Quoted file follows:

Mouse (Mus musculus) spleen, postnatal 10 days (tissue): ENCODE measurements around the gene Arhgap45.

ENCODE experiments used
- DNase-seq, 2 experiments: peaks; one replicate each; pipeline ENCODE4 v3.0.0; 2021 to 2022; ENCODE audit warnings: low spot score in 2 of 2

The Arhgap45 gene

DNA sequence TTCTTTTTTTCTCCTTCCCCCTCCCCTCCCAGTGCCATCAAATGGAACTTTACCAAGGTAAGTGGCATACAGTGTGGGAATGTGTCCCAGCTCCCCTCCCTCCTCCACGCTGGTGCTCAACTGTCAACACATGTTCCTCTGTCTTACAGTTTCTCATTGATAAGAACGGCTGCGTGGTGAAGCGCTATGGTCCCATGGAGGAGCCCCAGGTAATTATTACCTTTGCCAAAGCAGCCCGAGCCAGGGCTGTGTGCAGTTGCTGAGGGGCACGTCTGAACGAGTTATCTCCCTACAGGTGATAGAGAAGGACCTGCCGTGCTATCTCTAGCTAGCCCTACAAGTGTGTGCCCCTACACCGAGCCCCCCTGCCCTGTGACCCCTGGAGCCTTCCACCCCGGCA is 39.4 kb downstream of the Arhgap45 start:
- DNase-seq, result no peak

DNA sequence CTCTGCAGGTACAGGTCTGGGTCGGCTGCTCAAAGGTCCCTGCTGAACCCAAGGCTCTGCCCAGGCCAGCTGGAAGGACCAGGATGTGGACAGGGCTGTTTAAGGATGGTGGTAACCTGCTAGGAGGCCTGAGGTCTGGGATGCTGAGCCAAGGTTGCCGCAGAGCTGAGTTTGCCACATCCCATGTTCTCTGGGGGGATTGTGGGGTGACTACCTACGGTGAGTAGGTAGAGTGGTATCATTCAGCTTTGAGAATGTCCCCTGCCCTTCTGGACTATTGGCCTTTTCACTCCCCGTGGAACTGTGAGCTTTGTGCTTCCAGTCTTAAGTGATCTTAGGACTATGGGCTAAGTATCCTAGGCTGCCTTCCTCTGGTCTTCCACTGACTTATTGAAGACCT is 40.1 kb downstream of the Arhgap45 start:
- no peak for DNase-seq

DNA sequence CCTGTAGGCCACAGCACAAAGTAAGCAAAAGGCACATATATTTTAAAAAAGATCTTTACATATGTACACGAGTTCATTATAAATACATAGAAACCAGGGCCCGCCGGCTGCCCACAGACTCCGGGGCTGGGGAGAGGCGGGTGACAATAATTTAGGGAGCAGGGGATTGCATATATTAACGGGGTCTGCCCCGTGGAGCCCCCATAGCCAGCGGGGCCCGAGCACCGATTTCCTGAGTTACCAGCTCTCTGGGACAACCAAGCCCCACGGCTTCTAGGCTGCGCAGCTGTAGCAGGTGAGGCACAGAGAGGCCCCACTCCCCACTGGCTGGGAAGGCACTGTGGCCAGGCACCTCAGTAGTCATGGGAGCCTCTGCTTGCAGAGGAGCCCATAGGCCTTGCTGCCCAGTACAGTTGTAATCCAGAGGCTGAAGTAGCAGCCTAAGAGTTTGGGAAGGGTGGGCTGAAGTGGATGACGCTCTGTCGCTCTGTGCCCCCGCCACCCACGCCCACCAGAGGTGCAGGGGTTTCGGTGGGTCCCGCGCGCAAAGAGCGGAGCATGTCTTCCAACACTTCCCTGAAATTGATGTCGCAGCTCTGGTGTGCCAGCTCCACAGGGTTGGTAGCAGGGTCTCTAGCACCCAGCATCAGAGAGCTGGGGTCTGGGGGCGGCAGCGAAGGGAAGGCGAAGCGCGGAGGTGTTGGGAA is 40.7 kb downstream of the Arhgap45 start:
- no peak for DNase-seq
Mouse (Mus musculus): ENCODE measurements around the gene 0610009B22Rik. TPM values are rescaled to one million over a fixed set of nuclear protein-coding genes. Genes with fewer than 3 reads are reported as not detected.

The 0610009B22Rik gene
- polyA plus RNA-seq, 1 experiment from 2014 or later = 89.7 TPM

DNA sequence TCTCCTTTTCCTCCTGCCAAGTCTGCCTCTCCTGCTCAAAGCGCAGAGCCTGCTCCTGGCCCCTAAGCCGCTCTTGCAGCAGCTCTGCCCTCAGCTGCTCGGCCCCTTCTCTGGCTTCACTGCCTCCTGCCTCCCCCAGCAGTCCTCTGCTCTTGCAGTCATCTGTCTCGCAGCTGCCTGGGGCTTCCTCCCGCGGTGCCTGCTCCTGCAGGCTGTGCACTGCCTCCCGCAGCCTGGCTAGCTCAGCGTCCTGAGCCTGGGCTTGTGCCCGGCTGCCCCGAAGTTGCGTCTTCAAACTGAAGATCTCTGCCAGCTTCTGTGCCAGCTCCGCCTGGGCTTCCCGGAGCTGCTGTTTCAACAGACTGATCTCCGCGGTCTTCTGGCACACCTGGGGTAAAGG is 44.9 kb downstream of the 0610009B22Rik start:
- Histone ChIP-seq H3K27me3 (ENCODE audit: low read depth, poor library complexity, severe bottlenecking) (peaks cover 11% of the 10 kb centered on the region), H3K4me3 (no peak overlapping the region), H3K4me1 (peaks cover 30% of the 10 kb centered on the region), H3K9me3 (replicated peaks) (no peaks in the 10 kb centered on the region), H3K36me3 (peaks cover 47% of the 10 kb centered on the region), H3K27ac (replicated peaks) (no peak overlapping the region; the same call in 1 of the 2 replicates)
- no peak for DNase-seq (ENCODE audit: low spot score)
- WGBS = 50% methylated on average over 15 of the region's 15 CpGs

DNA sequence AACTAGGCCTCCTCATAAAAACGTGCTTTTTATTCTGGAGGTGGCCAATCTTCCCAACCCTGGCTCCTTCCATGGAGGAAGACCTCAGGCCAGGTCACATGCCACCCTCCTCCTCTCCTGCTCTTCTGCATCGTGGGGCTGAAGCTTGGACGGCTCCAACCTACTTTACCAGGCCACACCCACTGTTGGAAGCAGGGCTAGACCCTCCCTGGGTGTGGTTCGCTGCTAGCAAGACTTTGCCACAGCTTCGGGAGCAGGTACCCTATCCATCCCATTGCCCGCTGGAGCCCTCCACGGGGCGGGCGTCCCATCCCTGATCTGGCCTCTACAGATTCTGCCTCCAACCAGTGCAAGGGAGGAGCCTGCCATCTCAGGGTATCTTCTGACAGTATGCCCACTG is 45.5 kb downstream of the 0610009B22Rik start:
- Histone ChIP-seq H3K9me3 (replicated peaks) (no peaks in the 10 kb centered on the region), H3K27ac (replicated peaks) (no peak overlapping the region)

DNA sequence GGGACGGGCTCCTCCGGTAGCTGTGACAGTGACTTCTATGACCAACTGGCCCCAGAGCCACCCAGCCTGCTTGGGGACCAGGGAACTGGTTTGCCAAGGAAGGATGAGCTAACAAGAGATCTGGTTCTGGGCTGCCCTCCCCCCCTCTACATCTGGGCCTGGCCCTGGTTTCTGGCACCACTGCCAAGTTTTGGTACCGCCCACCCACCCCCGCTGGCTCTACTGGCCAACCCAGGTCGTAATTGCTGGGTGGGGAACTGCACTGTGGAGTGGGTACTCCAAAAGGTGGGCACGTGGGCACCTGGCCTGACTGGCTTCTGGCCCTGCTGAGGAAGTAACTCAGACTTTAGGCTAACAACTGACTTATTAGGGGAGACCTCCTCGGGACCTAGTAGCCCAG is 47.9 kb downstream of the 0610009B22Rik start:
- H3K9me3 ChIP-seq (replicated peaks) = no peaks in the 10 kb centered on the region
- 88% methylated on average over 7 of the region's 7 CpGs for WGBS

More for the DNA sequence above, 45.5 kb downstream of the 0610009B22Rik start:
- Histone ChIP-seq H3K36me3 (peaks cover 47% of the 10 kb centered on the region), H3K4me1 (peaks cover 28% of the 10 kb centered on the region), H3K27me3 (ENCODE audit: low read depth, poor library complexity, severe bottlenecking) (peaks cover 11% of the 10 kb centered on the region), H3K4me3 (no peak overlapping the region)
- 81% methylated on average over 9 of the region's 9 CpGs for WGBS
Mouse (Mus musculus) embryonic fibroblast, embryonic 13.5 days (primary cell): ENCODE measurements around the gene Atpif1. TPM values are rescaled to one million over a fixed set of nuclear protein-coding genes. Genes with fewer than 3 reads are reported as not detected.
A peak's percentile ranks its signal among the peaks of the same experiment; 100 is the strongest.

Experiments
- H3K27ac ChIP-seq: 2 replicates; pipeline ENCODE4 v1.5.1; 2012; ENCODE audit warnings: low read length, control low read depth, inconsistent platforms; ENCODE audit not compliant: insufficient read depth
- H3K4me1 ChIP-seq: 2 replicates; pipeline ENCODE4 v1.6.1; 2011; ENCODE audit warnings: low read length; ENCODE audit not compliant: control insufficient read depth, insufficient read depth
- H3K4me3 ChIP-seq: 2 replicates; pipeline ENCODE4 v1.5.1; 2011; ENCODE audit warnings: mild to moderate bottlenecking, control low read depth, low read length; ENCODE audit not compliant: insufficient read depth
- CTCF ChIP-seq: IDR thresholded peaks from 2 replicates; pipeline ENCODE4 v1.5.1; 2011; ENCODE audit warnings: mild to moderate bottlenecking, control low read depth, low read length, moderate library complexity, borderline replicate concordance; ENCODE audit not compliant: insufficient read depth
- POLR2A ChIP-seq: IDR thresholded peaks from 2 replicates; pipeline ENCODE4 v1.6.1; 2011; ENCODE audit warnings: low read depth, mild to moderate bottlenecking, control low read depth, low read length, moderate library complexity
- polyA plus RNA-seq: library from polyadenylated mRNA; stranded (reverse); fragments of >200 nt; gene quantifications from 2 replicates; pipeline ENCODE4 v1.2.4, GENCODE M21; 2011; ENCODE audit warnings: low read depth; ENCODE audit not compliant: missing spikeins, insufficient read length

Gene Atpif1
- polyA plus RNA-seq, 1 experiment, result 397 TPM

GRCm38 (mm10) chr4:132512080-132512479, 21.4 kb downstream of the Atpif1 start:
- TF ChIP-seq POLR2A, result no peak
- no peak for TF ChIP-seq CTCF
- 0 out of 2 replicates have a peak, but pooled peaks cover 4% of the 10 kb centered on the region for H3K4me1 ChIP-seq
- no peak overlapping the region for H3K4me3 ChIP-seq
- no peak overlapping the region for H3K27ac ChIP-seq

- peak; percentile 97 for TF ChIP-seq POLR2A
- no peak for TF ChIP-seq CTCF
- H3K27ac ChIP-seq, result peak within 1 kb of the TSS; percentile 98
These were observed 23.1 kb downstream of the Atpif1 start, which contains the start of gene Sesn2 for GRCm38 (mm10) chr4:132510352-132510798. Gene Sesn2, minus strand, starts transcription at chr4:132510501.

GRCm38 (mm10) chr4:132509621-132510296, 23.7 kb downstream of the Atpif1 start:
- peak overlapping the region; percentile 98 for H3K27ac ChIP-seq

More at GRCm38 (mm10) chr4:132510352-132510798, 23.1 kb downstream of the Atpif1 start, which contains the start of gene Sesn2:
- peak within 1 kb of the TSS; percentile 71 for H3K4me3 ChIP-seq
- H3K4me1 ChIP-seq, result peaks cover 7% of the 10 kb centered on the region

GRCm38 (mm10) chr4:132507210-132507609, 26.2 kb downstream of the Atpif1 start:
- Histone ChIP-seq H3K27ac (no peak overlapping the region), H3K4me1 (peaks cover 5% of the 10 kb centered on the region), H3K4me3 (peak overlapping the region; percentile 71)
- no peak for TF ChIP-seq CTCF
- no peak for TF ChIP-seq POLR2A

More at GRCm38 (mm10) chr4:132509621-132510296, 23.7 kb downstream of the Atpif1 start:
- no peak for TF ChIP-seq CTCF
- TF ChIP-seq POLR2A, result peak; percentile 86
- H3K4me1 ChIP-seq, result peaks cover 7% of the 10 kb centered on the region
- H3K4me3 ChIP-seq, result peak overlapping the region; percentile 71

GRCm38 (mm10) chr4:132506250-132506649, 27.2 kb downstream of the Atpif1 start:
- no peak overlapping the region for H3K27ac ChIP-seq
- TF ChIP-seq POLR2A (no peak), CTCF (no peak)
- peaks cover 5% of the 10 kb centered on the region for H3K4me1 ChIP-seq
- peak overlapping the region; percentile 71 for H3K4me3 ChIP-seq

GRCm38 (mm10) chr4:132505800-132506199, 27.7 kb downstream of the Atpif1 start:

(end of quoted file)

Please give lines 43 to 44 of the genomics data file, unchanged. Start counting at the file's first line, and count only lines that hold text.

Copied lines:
- peak; percentile 97 for TF ChIP-seq POLR2A
- no peak for TF ChIP-seq CTCF